Argentina possesses the second-largest volume of shale gas in the world, much of which is deposited in the Patagonian Vaca Muerta formation. While the extraction of this asset has infused billions of dollars into Argentina’s economy, it has also drawn the vociferous opposition of environmentalists and indigenous activists, groups who are particularly opposed to the controversial fracking process required for utilizing shale.

One of the most critical hurdles between Argentina and economic stability is the successful reduction of energy subsidies, as per the loan agreement conditions negotiated with the IMF. In 2021 alone, the government spent nearly US$11 billion to shelter citizens from market energy rates.

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Knowing government is on board with development in the energy sector these days is paramount. Given the massive resource, Argentina's dire need for affordable energy, and agreement with the IMF, it's worth looking for opportunities to invest in this not-so-dead-cow.

I have NOT bought yet as I am still performing my due diligence but two companies for your watchlist are $YPF and $PAM

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Como Estado, I'm very interested in a stake of this dead cow and I think you might be too...

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Todor Kostov's avatar
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"The Absent Superpower: The Shale Revolution and a World Without America" - Peter Zeihan (2017)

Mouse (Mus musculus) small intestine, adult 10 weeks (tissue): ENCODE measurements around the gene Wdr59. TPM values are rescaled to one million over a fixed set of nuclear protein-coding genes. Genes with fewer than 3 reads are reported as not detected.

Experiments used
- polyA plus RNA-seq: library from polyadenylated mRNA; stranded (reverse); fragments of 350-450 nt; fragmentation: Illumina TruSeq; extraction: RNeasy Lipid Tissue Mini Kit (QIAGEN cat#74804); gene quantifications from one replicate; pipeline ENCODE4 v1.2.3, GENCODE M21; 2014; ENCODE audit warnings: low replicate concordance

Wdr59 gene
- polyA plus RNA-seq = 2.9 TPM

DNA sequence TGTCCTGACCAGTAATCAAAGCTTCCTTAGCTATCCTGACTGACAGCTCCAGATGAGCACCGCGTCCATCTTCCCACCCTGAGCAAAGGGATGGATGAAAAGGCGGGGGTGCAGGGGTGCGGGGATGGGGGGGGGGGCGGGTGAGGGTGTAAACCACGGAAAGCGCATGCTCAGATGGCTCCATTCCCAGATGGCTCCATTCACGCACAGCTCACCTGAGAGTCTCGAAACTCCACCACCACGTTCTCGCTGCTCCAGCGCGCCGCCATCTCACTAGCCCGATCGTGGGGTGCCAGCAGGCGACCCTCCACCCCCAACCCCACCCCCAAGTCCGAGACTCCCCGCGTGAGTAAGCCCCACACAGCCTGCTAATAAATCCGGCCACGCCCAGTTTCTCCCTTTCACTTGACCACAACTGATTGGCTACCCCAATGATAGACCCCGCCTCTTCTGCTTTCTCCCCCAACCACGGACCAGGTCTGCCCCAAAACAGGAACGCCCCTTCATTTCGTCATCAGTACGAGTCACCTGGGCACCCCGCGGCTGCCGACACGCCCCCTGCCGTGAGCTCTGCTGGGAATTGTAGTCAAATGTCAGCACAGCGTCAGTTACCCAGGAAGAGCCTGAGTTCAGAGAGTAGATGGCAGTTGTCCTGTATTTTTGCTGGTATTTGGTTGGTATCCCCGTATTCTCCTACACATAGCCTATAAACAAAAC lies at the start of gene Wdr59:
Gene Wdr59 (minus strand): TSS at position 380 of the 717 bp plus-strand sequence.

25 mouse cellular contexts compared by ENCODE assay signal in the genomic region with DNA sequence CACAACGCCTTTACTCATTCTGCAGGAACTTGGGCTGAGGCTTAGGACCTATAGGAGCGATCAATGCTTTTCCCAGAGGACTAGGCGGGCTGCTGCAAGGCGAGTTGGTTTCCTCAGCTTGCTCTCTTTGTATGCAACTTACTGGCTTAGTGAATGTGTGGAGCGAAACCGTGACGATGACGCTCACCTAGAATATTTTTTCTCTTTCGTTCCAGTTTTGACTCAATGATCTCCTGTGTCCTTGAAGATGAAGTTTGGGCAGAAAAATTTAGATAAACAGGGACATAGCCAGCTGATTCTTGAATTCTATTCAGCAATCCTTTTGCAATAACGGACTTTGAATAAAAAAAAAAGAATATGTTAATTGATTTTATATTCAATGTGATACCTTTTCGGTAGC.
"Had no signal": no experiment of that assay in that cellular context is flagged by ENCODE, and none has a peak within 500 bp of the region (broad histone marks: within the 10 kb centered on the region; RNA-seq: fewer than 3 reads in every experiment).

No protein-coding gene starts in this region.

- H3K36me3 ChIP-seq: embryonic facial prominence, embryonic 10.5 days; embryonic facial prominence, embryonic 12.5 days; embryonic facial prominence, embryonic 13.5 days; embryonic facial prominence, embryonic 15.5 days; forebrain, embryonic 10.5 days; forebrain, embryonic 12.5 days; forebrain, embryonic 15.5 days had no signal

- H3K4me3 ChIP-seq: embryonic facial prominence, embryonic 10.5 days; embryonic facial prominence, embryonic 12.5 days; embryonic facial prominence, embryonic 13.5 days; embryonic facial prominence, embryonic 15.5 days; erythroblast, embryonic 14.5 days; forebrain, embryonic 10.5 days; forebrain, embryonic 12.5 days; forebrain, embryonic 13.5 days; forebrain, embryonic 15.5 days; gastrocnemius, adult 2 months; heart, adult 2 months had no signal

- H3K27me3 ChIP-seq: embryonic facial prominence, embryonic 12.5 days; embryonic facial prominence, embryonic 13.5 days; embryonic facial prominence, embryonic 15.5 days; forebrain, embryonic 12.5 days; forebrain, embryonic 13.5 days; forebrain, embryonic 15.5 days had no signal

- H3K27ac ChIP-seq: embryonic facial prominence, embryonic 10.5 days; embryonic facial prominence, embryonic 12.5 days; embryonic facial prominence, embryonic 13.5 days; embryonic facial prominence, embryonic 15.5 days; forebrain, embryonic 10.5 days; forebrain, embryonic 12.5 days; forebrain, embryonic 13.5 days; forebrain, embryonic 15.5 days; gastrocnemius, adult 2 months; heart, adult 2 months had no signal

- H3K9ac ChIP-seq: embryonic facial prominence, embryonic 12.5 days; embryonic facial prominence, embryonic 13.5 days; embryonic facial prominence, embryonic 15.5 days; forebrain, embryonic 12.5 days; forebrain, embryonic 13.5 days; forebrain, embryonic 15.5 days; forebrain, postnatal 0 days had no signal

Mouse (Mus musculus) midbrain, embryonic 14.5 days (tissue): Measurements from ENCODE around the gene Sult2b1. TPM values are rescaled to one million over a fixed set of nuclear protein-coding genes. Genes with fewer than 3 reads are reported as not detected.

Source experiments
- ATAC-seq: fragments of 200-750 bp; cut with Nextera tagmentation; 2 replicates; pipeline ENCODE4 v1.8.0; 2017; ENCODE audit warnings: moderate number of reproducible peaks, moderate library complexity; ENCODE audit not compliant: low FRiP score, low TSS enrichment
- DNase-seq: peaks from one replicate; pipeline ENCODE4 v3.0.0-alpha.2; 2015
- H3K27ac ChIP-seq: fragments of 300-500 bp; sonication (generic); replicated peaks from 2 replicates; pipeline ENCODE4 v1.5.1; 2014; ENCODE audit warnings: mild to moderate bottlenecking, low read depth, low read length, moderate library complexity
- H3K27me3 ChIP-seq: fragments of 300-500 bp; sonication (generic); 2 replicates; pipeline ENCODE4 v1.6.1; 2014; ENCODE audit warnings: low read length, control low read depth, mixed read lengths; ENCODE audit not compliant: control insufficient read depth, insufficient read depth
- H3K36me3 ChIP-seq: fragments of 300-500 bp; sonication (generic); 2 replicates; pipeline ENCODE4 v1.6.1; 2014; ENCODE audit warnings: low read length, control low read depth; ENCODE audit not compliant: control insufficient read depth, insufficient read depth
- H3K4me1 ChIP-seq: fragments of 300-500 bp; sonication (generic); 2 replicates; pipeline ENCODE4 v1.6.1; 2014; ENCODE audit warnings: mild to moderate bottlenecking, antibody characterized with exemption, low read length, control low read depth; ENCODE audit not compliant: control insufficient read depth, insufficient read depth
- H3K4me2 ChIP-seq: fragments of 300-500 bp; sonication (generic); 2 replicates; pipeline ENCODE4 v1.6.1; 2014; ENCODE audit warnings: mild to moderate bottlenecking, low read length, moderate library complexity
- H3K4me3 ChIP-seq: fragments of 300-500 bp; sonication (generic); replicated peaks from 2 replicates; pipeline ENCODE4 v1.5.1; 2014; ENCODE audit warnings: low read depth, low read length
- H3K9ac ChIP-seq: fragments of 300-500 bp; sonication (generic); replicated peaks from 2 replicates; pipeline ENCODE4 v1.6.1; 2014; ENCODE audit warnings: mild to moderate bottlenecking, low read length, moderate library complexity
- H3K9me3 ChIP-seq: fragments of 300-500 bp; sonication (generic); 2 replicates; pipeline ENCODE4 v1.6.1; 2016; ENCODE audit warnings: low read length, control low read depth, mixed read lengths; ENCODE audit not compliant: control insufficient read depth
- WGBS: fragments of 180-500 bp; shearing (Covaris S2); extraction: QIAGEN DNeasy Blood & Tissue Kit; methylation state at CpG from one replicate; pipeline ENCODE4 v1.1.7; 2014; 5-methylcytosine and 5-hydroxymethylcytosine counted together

I think it's time for the American supermajors to roll up their sleeves.
Jennifer's avatar
@kostofff Thanks Todor, I'm grateful for the comment - it's informative and I will check out Zeihan's piece - but also because I went to pull a quote from the article and noticed that I said it was Bloomberg when it was actually Reuters (made the edit!). "A source close to YPF said investors had been drawn to the firm's debt in part by improving macro variables as well as signs of easing foreign exchange restrictions for the sector." It sounds like the supermajors might be doing exactly that. (Sept 14 Minister Massa announcement: Companies including BP, Chevron, Exxon, and Total Energy engage in further support of Argentina's role in the energy sector, including exploration and production at Vaca Muerta as well as additional sites) Exciting times ahead for this dead cow, I think!
Todor Kostov's avatar
@jennymanydots Thanks for the great update, Jennifer!
Joshua Simka's avatar
Thanks, @jennymanydots! Very interesting and I also appreciate the Spanish lesson. :) Any idea why the curious name "dead cow"? Does it have to do with the shape of the geographic feature, for instance?
Jennifer's avatar
@tomato Thanks Joshua! "In 1931 American geologist Charles Weaver officially defined the Vaca Muerta Formation and described it as comprising black shales, marls and lime mudstones. It was he who named it the Vaca Muerta (Dead Cow), after the mountains (the Sierra de la Vaca Muerta), where these rocks are outcropping"
I haven't been able to find further details on how the mountain range received its name but it sounds like the name has been around for almost a century and has more to do with the mountain formation than the shale. Interesting question - thank you. If I find further details on how the range was named, I will circle back to you. Have a great weekend!